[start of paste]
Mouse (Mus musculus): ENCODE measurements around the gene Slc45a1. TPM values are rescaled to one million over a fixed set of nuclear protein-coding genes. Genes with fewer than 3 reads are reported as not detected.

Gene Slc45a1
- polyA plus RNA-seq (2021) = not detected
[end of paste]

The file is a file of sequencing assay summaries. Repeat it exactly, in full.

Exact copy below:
Mouse (Mus musculus): ENCODE measurements around the gene Slc45a1. TPM values are rescaled to one million over a fixed set of nuclear protein-coding genes. Genes with fewer than 3 reads are reported as not detected.

Gene Slc45a1
- polyA plus RNA-seq (2021) = not detected